The search for financial stability in Japan after the war
Japan's financial markets after World War II were marked by two goals. The first was the goal of the occupation authorities, i.e., the United States, who wanted to dismantle the financial/commercial combines which they thought lead to Japan's nationalistic, militaristic behavior. The other goal of both the Japanese and occupation authorities was the desire to create a financially stable environment where long-term investment could take place and thus rebuild the Japanese economy.
Towards the first goal, the occupation authorities tried to break up the old, giant financial conglomerates known as zaibatsu. The zaibatsu, which have transformed into today's looser organizations known as keiretsu, were large holding companies that controlled raw material, production and financial interests. Some of the old zaibatsu names included Sumitomo, Mitsubishi and Mitsui.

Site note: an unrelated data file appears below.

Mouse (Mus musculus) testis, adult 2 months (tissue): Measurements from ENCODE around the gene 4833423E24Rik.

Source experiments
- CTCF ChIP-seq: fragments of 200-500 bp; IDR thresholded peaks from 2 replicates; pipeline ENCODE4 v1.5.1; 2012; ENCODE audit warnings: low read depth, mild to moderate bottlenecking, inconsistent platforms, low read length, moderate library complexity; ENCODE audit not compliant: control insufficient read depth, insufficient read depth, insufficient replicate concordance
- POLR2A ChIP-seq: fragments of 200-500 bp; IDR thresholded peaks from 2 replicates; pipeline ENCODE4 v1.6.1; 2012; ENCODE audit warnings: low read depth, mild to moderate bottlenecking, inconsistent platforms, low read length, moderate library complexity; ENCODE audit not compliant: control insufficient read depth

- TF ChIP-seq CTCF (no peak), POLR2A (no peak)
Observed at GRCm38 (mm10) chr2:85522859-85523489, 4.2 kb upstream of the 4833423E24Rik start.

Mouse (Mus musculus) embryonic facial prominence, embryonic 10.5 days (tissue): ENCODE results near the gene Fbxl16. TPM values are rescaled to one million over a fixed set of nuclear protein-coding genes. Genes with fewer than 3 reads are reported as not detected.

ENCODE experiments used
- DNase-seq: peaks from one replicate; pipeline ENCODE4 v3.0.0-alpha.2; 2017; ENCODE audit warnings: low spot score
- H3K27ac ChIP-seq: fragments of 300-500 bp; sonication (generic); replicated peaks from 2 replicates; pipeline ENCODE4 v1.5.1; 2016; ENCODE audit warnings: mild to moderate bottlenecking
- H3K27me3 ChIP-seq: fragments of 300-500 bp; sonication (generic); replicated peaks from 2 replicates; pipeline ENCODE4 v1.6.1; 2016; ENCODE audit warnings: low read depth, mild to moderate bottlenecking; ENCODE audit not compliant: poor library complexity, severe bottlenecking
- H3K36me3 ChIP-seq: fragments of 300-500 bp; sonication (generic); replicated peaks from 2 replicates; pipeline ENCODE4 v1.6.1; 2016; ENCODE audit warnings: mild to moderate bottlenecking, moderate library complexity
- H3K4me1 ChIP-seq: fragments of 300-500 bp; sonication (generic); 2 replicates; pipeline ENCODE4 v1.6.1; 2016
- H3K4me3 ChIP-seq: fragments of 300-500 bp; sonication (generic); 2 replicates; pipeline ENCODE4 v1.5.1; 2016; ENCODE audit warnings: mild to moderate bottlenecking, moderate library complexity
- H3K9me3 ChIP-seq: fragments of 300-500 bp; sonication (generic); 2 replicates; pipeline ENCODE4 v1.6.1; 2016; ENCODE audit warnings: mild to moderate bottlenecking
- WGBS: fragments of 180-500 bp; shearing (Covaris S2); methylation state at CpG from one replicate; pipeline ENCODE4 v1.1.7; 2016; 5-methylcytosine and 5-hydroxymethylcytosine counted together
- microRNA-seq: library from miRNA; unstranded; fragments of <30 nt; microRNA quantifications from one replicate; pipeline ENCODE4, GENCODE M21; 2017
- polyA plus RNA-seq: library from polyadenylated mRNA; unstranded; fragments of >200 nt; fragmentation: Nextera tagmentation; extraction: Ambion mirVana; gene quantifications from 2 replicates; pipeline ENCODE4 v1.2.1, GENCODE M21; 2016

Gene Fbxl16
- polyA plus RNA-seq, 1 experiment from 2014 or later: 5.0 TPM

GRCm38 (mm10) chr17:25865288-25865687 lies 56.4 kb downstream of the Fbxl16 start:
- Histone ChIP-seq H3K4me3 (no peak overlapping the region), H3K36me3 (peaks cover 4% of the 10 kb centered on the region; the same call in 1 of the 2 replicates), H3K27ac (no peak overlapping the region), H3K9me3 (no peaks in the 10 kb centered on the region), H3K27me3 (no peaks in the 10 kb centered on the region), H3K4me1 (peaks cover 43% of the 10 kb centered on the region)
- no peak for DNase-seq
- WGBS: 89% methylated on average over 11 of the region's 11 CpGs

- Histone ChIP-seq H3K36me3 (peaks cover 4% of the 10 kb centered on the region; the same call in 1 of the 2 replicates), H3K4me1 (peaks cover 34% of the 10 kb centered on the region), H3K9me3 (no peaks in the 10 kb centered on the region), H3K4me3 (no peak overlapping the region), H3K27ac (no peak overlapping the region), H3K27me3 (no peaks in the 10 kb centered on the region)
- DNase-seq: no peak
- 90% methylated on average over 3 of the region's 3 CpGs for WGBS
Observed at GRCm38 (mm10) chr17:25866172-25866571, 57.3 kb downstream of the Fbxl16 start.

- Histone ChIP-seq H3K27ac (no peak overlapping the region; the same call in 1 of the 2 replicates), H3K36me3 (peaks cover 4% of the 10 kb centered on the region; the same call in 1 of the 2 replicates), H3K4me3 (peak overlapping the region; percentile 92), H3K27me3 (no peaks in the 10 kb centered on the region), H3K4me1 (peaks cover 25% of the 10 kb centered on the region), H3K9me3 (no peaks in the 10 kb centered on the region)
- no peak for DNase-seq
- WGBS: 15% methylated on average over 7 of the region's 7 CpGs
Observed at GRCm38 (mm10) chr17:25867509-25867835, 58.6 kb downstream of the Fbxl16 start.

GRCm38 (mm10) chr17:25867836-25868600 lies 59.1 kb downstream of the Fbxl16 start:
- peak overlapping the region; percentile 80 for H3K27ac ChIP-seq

The occupation forces attempted to eliminate the zaibatsu by outlawing holding companies and limiting stock ownership by banks. The occupation authorities also tried to weaken the banks of each zaibatsu by limiting the scope of business of the banks. They would do this by strengthening the securities firms that had no ties to the zaibatsu. The US hoped an adversarial "divide and conquer" strategy that separated the banks and the securities companies would help prevent a concentration of power. Thus Article 65 of the Securities and Exchange Law of 1947 arose. This article, modeled after the Glass-Steagall Act of the US, stated that banks could not enter the securities business, and securities firms could not enter the banking business.
Although Article 65 helped promote the securities firms by giving them protection from the banks, Japan was and still is dominated by its banks. Thus, Japanese officials focused on finding ways to divide the banking industry in a way to reduce cutthroat competition and encourage long-term investment for the nation's reconstruction.